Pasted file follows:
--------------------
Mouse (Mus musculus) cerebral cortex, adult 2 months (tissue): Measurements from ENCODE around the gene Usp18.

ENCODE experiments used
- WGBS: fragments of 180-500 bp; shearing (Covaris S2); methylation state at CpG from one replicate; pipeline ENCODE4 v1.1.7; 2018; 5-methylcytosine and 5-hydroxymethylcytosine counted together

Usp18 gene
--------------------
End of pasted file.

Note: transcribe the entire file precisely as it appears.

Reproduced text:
Mouse (Mus musculus) cerebral cortex, adult 2 months (tissue): Measurements from ENCODE around the gene Usp18.

ENCODE experiments used
- WGBS: fragments of 180-500 bp; shearing (Covaris S2); methylation state at CpG from one replicate; pipeline ENCODE4 v1.1.7; 2018; 5-methylcytosine and 5-hydroxymethylcytosine counted together

Usp18 gene